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The Sun Magazine

Essays, Memoirs, & True Stories


I open all the mail the night I get back from Puerto Angel. There’s two months’ worth of letters and packages, so it’s no easy task. It’s not so much deciding what to read as deciding what not to read. The personal letters are easy. The catalogues and magazines have to be sorted out, the contest mailings and penny savers dumped. Finally, there’s all the business stuff: statements, invoices, bills I forgot to pay, dunning notices.

Bearing Up In Winter

It is the winter of three snows in Austin. With the first snow and its ice-covered streets comes news of my mother, in another city’s hospital, with a breast lopped off. Second snow — and Austin, not used to such snow, again covered in white — finds me by myself waiting for a teenage daughter who picks the coldest night to run away to the bed of an old carnie twice her age. It is the third snow. The air itself has turned to ice but I walk downtown early anyway to open the bookstore for snow refugees laid off from school and work, for motorists warned off the streets. A woman in a black suit is waiting in a car across the street when I turn the lock and the sign to “Open.” She follows me in and when I answer yes to her question of managership, she opens her wallet and flashes a card. Then she begins to call me Pat and I call her Dolores.


Willie Mays And Mr. Tic Tac Toe

The trees of Alabama were the stadium. The center field fence was an irrigation ditch, long unused, slowly eroding back to even ground. The dugouts were tucked under chinaberries; the boys waited in the shade for their turn at bat. The wind was the roar of the crowd, a reverse echo drifting in from the future when fans would one day lean out of the Polo Grounds, their cries ornamenting the crack of wood against ball and the slap of ball against leather glove.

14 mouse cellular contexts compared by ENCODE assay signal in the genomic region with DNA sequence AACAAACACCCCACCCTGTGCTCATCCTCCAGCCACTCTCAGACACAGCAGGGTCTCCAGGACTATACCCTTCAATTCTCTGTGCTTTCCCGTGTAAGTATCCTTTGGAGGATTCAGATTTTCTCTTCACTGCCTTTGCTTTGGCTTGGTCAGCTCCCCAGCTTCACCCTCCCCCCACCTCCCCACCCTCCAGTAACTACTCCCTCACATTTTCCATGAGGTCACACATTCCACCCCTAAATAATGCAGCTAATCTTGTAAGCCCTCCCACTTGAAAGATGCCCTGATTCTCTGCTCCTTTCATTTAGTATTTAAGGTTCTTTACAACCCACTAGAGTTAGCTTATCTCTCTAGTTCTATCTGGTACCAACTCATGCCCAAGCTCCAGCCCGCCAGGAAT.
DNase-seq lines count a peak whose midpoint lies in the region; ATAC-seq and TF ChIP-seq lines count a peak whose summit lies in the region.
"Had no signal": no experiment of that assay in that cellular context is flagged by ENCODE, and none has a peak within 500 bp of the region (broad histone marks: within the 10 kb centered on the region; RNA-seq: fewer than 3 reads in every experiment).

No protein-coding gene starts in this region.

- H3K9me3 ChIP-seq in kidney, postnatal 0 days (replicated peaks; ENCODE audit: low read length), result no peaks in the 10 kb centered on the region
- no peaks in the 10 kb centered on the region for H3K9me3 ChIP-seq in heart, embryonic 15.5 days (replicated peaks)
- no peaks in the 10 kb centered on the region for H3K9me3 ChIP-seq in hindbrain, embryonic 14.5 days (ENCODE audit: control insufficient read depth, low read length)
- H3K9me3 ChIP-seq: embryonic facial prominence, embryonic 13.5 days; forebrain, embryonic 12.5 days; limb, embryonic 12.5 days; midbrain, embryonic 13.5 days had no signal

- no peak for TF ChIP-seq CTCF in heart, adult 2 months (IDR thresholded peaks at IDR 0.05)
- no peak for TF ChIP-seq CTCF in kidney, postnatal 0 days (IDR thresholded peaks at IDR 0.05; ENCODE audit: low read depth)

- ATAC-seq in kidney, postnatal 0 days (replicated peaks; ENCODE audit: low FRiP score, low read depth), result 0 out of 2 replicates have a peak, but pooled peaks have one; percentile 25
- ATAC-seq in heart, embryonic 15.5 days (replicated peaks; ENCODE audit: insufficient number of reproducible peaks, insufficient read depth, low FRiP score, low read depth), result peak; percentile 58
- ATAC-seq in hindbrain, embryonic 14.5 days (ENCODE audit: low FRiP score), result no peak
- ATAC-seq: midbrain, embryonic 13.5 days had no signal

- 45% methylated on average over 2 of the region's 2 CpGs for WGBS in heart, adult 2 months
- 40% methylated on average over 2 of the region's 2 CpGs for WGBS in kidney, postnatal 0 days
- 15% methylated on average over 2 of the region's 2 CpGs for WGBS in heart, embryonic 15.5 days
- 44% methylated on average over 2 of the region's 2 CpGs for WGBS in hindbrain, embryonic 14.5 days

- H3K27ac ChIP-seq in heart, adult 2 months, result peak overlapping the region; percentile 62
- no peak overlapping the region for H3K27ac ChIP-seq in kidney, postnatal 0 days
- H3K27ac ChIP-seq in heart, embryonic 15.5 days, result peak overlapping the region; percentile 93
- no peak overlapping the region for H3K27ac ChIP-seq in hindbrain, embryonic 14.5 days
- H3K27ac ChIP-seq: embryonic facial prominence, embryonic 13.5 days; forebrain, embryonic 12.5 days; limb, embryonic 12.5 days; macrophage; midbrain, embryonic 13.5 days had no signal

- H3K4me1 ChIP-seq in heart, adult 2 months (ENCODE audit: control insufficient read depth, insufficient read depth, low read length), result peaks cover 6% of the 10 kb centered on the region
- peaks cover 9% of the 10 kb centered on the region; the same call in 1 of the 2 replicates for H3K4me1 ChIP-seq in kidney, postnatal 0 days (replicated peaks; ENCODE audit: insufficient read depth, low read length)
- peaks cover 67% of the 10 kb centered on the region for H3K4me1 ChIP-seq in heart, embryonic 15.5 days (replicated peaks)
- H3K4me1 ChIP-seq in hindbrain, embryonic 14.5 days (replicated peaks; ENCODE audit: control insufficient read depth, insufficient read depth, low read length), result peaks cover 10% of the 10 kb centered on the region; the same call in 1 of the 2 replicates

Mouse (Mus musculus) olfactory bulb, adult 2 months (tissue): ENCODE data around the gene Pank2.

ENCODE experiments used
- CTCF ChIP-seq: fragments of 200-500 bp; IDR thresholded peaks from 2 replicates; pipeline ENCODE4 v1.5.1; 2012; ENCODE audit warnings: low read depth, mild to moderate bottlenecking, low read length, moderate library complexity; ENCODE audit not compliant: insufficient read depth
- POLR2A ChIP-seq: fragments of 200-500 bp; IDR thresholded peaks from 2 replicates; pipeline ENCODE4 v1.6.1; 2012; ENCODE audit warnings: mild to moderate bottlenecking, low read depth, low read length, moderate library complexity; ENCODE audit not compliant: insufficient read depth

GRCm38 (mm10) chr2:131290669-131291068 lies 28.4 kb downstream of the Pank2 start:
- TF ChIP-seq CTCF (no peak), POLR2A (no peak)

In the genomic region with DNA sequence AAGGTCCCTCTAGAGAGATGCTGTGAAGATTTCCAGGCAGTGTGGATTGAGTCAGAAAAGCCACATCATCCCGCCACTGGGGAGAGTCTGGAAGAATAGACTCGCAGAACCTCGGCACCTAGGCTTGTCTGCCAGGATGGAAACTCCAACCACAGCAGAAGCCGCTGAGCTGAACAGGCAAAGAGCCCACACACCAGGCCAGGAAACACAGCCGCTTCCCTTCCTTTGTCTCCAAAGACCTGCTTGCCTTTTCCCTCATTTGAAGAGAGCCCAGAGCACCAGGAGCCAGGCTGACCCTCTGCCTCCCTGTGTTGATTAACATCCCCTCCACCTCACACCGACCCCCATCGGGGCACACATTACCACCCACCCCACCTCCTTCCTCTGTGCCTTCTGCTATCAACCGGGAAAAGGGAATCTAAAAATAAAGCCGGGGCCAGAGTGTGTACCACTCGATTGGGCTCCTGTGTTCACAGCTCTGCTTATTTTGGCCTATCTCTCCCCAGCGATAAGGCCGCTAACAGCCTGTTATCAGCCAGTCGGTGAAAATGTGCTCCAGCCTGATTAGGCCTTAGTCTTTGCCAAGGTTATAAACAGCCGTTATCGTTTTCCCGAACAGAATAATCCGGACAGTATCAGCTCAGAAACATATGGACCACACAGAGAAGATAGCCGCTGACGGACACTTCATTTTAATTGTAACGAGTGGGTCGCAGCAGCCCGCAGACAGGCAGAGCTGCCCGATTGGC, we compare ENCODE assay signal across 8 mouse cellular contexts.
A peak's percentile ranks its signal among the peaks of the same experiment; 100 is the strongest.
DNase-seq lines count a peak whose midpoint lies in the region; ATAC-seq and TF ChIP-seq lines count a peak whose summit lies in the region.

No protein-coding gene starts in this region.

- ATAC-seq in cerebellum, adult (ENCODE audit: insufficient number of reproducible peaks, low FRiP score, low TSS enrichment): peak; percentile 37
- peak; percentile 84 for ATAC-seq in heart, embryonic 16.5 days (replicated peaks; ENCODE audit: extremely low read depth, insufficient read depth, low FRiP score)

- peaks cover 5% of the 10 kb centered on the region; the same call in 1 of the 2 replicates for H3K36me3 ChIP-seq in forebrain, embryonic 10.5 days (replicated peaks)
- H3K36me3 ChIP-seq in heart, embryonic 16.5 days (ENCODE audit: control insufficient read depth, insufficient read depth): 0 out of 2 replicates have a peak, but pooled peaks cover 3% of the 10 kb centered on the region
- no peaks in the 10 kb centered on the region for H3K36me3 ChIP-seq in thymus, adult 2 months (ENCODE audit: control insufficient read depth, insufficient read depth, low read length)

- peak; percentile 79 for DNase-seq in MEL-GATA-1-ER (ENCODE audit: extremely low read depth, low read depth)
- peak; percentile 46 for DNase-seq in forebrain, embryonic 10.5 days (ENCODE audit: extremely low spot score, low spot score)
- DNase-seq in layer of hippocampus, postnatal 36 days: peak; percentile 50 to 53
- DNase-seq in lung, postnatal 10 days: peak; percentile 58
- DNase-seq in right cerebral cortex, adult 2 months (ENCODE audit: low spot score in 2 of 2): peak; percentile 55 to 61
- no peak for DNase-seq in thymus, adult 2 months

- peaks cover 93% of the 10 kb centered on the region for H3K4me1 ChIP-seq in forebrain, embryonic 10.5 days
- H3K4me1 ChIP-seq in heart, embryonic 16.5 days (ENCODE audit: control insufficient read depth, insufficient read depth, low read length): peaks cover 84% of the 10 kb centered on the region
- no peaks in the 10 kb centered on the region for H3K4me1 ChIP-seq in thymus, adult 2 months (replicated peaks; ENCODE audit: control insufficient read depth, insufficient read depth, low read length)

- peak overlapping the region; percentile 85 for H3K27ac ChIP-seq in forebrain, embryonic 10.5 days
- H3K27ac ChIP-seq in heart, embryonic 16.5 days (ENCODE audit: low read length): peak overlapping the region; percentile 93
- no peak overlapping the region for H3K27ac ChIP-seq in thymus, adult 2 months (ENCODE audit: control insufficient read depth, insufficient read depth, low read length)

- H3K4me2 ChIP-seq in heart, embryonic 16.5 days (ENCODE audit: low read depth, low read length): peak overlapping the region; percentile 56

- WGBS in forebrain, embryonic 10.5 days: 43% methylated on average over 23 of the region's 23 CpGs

*NOTE: Original copies of this issue are no longer available. Unbound, laser-printed copies will be provided for print orders.

Readers Write


The other day I lost my mother’s wedding ring — a simple band with tiny diamonds — which I’d worn daily since her death ten years ago. I remember my mother urging my father to get her a new ring with larger diamonds. I think she felt that would somehow mean he valued her more. He never did replace the ring — there seemed always to be a reason why he couldn’t — and when she died, the ring became a symbol of my mother’s discontent.

Personal Stories By Our Readers ▸


The real questions are the ones that obtrude upon your consciousness whether you like it or not, the ones that make your mind start vibrating like a jackhammer, the ones that you “come to terms with” only to discover that they are still there. The real questions refuse to be placated. They barge into your life at the times when it seems most important for them to stay away. They are the questions asked most frequently and answered most inadequately, the ones that reveal their true natures slowly, reluctantly, most often against your will.

Ingrid Bengis

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